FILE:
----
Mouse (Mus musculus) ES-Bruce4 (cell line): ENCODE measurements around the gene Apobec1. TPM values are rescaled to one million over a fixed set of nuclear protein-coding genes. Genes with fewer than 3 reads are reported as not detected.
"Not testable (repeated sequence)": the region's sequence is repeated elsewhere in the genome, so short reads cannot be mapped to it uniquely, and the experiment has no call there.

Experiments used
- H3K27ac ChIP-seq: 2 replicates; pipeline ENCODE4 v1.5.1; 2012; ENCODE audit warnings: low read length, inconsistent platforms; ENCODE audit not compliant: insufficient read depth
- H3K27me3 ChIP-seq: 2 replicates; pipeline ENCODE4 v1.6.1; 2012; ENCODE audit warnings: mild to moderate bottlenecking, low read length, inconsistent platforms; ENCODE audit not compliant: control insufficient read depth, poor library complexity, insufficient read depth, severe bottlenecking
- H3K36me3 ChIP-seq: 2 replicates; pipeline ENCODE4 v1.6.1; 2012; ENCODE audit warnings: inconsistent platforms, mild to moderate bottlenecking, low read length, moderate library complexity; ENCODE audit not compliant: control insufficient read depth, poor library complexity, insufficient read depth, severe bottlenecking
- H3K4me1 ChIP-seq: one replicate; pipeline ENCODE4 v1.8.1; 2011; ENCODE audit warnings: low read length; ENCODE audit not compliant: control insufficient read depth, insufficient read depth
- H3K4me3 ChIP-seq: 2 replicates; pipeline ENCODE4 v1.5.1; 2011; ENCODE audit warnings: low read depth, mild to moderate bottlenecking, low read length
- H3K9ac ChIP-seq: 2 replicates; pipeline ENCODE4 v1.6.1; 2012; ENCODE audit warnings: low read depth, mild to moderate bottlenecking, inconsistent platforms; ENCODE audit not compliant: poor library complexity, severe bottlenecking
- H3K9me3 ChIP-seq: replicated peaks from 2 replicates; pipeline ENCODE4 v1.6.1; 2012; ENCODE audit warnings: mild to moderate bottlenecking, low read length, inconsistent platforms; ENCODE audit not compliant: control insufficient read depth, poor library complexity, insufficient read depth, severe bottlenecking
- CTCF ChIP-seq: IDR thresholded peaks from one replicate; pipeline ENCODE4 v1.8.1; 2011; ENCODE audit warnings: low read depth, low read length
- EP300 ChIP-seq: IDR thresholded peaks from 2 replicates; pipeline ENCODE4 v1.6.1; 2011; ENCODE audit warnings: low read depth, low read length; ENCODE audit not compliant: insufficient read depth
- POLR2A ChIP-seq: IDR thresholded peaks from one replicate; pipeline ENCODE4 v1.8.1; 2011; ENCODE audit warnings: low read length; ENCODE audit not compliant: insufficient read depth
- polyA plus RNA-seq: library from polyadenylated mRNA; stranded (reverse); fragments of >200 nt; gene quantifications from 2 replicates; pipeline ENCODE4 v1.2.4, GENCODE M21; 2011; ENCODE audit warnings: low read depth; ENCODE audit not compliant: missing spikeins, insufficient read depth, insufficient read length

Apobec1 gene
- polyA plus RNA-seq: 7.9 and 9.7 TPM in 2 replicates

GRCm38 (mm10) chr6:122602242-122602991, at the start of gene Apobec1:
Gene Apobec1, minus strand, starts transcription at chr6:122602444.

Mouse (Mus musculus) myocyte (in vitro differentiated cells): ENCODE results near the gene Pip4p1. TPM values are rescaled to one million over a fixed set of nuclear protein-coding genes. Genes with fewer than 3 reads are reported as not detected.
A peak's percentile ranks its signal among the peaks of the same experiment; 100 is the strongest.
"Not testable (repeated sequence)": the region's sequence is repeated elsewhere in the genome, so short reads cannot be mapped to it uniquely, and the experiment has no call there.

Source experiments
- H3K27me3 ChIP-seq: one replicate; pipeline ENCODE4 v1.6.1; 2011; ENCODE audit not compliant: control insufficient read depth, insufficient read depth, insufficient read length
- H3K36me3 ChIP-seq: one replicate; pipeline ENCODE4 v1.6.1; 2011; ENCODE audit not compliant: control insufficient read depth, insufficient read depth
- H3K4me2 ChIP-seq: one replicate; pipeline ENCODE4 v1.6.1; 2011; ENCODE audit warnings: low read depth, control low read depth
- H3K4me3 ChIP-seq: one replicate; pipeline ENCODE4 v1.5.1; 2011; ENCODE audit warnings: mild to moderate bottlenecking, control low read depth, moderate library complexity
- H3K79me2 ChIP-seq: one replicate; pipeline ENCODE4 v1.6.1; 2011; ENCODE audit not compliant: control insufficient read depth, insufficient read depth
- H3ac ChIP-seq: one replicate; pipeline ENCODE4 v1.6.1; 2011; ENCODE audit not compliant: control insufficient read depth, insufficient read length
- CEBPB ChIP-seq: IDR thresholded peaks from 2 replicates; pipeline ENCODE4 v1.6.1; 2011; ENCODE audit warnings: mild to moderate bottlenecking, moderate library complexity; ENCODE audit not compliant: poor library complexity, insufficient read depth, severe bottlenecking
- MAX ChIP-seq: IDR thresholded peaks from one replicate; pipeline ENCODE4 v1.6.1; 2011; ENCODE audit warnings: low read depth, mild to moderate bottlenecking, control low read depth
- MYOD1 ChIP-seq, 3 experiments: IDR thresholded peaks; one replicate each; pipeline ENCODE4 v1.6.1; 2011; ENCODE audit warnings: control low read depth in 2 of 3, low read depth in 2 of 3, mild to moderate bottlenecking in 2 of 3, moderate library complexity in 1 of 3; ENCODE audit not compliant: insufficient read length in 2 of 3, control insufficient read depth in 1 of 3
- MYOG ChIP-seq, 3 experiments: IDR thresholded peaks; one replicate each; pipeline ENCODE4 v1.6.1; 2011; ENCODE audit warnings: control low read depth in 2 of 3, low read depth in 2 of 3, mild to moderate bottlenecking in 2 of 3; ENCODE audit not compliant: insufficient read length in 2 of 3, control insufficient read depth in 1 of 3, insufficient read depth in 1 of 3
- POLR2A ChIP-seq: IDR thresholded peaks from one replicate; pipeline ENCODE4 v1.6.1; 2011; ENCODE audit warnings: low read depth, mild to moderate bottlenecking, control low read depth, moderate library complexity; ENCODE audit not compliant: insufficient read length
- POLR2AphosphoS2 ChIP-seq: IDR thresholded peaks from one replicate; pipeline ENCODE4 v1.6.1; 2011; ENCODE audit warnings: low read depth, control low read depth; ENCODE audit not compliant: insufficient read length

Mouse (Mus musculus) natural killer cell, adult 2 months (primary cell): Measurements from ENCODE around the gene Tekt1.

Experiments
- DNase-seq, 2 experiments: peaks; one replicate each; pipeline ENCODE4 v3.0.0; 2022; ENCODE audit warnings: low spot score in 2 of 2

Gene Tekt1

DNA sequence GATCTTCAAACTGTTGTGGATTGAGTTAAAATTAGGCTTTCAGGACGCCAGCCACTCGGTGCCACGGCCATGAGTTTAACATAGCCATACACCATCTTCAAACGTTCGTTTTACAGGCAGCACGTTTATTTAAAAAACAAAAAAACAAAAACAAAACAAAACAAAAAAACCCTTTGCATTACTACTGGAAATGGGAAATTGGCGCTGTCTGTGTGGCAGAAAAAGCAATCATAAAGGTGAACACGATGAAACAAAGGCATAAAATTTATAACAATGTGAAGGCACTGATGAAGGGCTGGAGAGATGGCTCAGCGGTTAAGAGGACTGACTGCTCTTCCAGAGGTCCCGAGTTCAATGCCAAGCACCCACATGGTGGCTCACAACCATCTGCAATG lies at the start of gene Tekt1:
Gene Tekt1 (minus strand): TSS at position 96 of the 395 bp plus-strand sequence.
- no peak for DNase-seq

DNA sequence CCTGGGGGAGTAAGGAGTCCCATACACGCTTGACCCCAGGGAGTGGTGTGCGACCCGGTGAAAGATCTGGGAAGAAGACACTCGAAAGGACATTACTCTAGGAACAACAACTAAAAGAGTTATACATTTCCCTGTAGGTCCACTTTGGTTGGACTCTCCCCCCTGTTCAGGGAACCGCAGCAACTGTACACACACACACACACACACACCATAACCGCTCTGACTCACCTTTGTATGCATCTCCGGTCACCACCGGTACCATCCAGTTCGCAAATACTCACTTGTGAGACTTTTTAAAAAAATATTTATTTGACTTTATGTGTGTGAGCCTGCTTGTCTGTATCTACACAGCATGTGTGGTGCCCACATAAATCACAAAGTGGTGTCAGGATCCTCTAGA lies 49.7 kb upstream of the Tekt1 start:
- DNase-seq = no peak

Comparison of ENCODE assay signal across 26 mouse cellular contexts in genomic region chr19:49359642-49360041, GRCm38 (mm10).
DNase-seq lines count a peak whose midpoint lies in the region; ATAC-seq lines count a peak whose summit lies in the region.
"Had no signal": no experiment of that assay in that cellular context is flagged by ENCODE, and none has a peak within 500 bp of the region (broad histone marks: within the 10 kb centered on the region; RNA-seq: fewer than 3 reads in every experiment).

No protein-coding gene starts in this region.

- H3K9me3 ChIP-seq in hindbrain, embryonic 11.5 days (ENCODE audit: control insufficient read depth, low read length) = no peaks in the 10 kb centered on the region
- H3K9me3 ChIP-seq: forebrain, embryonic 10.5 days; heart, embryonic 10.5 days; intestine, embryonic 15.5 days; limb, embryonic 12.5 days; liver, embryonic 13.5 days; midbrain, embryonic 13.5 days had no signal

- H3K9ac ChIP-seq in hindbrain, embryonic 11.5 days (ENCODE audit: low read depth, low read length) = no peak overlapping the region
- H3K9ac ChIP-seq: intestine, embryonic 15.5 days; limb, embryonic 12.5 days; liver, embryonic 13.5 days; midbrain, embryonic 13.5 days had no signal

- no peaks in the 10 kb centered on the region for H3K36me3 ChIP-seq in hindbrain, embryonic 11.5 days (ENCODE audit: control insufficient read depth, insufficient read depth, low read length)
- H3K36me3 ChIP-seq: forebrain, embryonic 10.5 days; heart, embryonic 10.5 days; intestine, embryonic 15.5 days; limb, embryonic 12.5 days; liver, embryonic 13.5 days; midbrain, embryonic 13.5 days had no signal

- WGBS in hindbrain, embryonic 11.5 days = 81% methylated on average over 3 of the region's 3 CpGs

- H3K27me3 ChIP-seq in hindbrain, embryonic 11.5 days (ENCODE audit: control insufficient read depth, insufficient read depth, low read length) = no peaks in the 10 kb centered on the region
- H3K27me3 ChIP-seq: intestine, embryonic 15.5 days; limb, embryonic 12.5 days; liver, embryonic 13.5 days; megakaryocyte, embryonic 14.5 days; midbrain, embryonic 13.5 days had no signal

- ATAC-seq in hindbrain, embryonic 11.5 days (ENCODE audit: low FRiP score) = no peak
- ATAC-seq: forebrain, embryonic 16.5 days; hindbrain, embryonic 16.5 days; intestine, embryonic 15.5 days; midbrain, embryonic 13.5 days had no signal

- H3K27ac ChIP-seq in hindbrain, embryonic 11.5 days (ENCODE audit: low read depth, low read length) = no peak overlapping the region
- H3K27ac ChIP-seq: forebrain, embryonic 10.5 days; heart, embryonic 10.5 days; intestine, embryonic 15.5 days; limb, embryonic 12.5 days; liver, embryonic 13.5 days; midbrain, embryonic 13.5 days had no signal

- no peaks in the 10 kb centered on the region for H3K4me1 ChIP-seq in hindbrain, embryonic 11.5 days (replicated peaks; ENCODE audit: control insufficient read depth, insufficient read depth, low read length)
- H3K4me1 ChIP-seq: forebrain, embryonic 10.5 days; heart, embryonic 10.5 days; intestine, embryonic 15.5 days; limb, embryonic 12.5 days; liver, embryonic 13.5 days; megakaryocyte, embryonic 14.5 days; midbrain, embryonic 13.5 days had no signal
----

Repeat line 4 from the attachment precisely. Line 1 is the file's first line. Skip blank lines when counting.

- H3K27ac ChIP-seq: 2 replicates; pipeline ENCODE4 v1.5.1; 2012; ENCODE audit warnings: low read length, inconsistent platforms; ENCODE audit not compliant: insufficient read depth